There is a moment early in “Spider-Man 3” that offers a neat summation of the film’s fiery critical reception. It begins as sunshine is pouring into the apartment of Peter Parker (Tobey Maguire), the “anonymous urban crime fighter” (as A.O. Scott brilliantly described him) known as Spider-Man, followed by a cloud of gloom bursting in: Peter’s girlfriend, MJ (Kirsten Dunst), who announces that her performance in the musical “Manhattan Memories” has received a withering review.
If Peter were equipped with sharper social skills, he would have taken this setback as an opportunity to dish out some boyfriendly comfort. But instead, he cheerily brushes MJ off (“This is something you’re gonna have to get used to”) and knocks the review by declaring, “That’s a critic,” a line delivered in a dismissive tone that suggests that Peter is about as fond of critics as he is of supervillains like Doctor Octopus.
It’s a scene that offered an eerie premonition of “Spider-Man 3”’s fate: When it was released in 2007 (May 4 of this year will mark its tenth anniversary), the film was lambasted with the kind of rage usually reserved for Joel Schumacher and Brett Ratner.
And while the movie remains barely certified fresh on Rotten Tomatoes, a quick scan of its reviews reveals high-profile detractors like James Berardinelli (who drew blood with a blunt declaration: “’Spider-Man 3′ is a chore”), Roger Ebert (who accused the film of having “too many villains, too many pale plot strands, too many romantic misunderstandings”), and even the movie’s director, Sam Raimi (who entered the fray by summing up his own work in one word: “Awful”).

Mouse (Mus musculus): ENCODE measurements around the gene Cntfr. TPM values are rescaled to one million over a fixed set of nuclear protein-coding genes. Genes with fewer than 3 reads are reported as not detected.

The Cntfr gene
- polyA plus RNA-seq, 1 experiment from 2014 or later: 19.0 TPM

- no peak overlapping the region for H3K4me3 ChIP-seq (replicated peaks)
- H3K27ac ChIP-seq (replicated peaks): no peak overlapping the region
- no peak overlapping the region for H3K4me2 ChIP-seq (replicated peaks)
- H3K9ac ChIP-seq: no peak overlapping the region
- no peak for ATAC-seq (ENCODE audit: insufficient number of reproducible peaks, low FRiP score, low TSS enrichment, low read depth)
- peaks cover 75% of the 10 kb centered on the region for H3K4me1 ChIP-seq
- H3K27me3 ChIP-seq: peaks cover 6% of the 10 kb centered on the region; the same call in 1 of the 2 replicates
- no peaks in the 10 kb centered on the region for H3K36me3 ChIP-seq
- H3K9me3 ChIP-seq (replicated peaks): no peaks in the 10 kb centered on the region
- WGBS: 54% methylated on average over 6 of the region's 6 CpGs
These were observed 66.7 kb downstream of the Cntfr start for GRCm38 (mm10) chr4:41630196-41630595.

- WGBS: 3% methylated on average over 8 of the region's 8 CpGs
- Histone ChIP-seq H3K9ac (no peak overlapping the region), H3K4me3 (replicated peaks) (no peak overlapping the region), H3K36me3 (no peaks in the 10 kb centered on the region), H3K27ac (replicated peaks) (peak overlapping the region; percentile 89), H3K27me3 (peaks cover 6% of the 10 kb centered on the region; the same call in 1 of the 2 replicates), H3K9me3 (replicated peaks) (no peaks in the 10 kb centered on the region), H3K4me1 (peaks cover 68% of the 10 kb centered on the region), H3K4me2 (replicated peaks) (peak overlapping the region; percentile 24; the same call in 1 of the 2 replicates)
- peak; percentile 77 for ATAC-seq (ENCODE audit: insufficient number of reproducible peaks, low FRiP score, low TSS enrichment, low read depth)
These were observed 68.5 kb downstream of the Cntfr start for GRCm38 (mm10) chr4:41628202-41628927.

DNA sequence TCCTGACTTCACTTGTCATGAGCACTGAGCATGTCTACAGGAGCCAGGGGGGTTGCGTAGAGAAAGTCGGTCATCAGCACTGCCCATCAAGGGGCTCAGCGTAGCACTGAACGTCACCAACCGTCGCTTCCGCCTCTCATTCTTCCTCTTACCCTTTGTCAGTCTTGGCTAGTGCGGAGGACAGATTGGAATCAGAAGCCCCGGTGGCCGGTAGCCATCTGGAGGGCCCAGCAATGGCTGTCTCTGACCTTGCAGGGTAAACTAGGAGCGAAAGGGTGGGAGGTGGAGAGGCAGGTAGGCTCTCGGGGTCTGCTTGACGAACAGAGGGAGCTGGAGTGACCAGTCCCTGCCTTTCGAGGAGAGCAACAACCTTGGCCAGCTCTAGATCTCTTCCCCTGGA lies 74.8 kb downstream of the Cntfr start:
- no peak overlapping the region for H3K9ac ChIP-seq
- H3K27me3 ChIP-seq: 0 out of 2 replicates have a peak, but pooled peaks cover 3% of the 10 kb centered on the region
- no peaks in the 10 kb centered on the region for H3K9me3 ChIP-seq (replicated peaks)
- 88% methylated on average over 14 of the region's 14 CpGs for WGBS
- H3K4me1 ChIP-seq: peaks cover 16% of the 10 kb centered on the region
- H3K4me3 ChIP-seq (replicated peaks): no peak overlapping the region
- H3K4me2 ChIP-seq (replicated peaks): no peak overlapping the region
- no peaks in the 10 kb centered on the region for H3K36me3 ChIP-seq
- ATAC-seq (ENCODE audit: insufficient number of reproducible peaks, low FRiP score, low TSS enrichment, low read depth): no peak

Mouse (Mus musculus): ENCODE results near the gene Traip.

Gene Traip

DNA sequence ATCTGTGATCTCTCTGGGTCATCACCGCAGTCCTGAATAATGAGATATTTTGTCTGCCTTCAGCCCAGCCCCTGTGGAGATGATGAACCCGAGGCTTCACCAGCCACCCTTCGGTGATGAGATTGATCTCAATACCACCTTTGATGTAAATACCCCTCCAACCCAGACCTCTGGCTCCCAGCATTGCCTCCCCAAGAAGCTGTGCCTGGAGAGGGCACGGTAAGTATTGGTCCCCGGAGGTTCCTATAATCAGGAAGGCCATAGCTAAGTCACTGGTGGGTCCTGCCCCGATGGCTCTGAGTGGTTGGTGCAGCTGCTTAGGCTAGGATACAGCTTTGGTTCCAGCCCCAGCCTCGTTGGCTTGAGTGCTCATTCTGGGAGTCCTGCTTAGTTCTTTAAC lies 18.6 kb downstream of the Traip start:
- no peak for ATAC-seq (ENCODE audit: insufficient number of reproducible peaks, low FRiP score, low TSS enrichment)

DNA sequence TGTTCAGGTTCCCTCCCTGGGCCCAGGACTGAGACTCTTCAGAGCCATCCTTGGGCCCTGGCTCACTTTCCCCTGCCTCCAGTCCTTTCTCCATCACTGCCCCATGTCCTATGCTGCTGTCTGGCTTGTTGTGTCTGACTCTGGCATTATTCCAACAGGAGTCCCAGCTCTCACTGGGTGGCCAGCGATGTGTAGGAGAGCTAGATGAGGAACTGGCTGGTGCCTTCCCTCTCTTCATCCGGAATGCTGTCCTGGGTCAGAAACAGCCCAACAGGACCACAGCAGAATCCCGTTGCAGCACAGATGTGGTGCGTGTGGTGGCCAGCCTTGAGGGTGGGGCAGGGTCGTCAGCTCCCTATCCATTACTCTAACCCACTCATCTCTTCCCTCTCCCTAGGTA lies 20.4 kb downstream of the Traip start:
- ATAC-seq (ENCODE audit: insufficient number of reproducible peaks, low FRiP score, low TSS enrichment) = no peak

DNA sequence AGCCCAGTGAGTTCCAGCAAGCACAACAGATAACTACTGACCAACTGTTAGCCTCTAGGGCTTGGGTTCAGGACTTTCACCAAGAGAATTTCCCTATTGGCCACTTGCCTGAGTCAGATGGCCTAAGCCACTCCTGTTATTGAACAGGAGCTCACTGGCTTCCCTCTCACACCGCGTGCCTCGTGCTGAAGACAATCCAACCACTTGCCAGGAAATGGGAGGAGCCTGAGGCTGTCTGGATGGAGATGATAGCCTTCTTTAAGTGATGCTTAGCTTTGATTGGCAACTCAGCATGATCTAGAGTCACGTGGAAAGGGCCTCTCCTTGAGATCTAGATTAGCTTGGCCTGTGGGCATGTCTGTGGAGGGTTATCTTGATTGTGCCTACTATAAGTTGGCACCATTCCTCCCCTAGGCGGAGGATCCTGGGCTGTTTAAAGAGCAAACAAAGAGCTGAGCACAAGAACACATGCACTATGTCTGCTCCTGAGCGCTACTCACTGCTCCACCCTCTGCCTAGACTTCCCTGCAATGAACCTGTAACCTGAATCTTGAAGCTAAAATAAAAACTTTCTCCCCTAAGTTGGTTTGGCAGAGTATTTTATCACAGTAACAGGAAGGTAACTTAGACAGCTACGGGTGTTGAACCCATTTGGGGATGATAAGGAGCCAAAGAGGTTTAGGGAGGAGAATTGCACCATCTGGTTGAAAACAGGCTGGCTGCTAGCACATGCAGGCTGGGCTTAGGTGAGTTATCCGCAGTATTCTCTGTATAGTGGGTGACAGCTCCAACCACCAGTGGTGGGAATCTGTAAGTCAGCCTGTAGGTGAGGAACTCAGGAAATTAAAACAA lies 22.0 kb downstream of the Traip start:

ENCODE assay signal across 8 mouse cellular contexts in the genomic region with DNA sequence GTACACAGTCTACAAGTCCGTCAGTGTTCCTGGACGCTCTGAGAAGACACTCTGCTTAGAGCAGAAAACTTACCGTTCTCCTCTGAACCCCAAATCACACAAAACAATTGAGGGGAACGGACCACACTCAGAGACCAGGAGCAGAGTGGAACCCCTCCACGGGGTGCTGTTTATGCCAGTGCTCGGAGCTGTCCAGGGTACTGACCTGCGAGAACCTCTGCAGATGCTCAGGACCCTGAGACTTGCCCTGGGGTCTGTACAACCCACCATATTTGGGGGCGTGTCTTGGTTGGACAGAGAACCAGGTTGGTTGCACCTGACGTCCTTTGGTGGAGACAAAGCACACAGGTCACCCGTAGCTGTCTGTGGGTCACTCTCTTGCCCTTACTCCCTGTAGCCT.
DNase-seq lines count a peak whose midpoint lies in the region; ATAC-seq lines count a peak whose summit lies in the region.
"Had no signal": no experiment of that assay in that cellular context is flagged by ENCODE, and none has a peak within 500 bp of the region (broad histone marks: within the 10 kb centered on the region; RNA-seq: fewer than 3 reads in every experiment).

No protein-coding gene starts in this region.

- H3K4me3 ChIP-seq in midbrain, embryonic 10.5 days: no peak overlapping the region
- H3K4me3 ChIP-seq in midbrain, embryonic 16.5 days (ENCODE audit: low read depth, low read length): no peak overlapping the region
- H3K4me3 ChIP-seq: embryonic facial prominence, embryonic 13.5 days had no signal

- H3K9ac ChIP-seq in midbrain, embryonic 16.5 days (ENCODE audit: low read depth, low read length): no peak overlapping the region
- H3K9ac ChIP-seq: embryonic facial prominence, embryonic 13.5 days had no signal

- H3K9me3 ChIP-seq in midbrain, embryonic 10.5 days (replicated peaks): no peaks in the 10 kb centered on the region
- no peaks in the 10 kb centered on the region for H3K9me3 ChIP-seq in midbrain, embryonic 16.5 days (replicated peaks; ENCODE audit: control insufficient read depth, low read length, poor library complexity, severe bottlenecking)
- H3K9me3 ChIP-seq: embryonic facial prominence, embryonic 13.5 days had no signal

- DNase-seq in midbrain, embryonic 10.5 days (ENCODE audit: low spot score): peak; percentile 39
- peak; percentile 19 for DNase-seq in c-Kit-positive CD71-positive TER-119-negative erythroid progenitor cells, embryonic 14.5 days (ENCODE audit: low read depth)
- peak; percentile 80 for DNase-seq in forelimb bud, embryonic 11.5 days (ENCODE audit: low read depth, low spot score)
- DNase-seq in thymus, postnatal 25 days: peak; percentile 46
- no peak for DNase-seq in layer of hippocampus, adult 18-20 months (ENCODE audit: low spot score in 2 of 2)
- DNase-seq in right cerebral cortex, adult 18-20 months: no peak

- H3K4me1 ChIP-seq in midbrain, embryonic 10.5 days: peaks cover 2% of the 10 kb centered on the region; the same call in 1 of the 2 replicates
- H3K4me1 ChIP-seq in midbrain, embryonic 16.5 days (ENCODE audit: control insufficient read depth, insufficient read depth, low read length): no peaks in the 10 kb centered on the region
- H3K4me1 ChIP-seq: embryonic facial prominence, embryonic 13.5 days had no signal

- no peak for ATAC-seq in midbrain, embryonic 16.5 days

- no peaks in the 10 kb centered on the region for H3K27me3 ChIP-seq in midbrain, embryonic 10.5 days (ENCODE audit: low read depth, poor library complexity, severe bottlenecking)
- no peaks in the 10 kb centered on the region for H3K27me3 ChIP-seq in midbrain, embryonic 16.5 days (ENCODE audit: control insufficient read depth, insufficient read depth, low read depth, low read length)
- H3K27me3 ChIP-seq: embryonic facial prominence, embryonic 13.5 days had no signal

Raimi’s shockingly candid condemnation was a powerful reminder that the movie had evolved into a pop-cultural punching bag. Yet it also ignored that while “Spider-Man 3” (which, like all the Spidey films, is based on comic book characters created by Stan Lee and Steve Ditko) has plenty of messy and overly melodramatic moments, it isn’t awful: It’s a vibrant, romantic epic thrillingly charged with emotion and adrenaline. That’s why the following list offers not a groveling apology for a much-derided blockbuster, but a defense of a movie that, while far from perfect, deserves to be reappraised by audiences and critics alike.
1. It’s a fascinating portrait of a good man becoming corrupt
It all begins with the landing of a meteorite, out of which oozes some inky-looking goo. What is it? Where did it come from? At the end of the day, it doesn’t matter because it’s a metaphorical McGuffin (described in the film as an “alien symbiote”) that ignites the core story of “Spider-Man 3”: the intensely virtuous Peter’s transformation into a vengeful and abusive bully who is just as repellent and cruel as the very villains he fights.
This grim turn spirals out of the end of “Spider-Man 2,” in which MJ becomes a keeper of Peter’s superheroic secret. The fierce kiss they share in the last scene of that sequel is a rare moment of joy for Peter, a comic-book character whose life has never been as comic as he might hope—especially since the murder of his beloved Uncle Ben (Cliff Robertson)—and it feeds into the beginning of “Spider-Man 3,” when New Yorkers have finally embraced Spider-Man as their protector, inspiring Peter to crow, “People really like me!”
Until they don’t, that is. Drunk on his sudden surge of success, Peter grows increasingly callous. He hounds MJ with condescending lectures; he shamelessly grooves to the thrill of having spider-fans; and in a move that’s shocking coming from a superhero whose monogamy is as central to his identity as fighting crime, he dons his spider-suit and smooches a police captain’s daughter, Gwen Stacy (Bryce Dallas Howard), in a publicity stunt performed in full view of MJ.